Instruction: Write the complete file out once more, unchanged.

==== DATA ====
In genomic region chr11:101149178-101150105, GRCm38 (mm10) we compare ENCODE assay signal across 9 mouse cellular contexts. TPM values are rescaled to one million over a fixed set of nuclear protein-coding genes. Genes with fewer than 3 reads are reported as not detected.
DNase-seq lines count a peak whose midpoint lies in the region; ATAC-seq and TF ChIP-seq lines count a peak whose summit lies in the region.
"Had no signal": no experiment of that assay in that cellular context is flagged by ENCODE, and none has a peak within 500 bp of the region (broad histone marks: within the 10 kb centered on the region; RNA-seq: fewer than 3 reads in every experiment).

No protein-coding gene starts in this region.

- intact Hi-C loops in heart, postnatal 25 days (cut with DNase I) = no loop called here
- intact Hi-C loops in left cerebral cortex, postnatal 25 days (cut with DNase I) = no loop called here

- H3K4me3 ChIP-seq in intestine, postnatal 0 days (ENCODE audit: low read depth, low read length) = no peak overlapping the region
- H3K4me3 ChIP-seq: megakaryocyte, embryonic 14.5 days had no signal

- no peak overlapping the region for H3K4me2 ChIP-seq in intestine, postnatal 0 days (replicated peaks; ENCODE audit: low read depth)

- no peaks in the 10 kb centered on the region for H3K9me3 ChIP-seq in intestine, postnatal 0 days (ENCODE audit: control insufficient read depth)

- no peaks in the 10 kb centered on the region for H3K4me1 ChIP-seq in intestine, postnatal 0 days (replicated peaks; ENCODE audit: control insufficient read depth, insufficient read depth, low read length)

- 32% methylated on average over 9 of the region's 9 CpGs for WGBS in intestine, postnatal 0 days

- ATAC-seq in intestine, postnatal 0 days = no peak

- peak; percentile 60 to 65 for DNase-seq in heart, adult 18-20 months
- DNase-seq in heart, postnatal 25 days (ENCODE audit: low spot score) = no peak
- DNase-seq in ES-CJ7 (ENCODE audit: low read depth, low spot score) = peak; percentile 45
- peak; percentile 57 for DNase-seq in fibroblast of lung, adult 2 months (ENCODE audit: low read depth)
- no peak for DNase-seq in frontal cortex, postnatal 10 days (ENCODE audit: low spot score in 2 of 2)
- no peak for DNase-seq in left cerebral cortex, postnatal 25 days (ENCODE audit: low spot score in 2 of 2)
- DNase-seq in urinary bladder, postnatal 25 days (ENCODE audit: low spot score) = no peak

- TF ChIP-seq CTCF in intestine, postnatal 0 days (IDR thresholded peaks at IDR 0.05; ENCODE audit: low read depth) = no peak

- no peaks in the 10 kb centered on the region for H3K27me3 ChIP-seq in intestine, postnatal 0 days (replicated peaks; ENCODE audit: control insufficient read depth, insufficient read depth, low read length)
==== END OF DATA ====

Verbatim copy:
In genomic region chr11:101149178-101150105, GRCm38 (mm10) we compare ENCODE assay signal across 9 mouse cellular contexts. TPM values are rescaled to one million over a fixed set of nuclear protein-coding genes. Genes with fewer than 3 reads are reported as not detected.
DNase-seq lines count a peak whose midpoint lies in the region; ATAC-seq and TF ChIP-seq lines count a peak whose summit lies in the region.
"Had no signal": no experiment of that assay in that cellular context is flagged by ENCODE, and none has a peak within 500 bp of the region (broad histone marks: within the 10 kb centered on the region; RNA-seq: fewer than 3 reads in every experiment).

No protein-coding gene starts in this region.

- intact Hi-C loops in heart, postnatal 25 days (cut with DNase I) = no loop called here
- intact Hi-C loops in left cerebral cortex, postnatal 25 days (cut with DNase I) = no loop called here

- H3K4me3 ChIP-seq in intestine, postnatal 0 days (ENCODE audit: low read depth, low read length) = no peak overlapping the region
- H3K4me3 ChIP-seq: megakaryocyte, embryonic 14.5 days had no signal

- no peak overlapping the region for H3K4me2 ChIP-seq in intestine, postnatal 0 days (replicated peaks; ENCODE audit: low read depth)

- no peaks in the 10 kb centered on the region for H3K9me3 ChIP-seq in intestine, postnatal 0 days (ENCODE audit: control insufficient read depth)

- no peaks in the 10 kb centered on the region for H3K4me1 ChIP-seq in intestine, postnatal 0 days (replicated peaks; ENCODE audit: control insufficient read depth, insufficient read depth, low read length)

- 32% methylated on average over 9 of the region's 9 CpGs for WGBS in intestine, postnatal 0 days

- ATAC-seq in intestine, postnatal 0 days = no peak

- peak; percentile 60 to 65 for DNase-seq in heart, adult 18-20 months
- DNase-seq in heart, postnatal 25 days (ENCODE audit: low spot score) = no peak
- DNase-seq in ES-CJ7 (ENCODE audit: low read depth, low spot score) = peak; percentile 45
- peak; percentile 57 for DNase-seq in fibroblast of lung, adult 2 months (ENCODE audit: low read depth)
- no peak for DNase-seq in frontal cortex, postnatal 10 days (ENCODE audit: low spot score in 2 of 2)
- no peak for DNase-seq in left cerebral cortex, postnatal 25 days (ENCODE audit: low spot score in 2 of 2)
- DNase-seq in urinary bladder, postnatal 25 days (ENCODE audit: low spot score) = no peak

- TF ChIP-seq CTCF in intestine, postnatal 0 days (IDR thresholded peaks at IDR 0.05; ENCODE audit: low read depth) = no peak

- no peaks in the 10 kb centered on the region for H3K27me3 ChIP-seq in intestine, postnatal 0 days (replicated peaks; ENCODE audit: control insufficient read depth, insufficient read depth, low read length)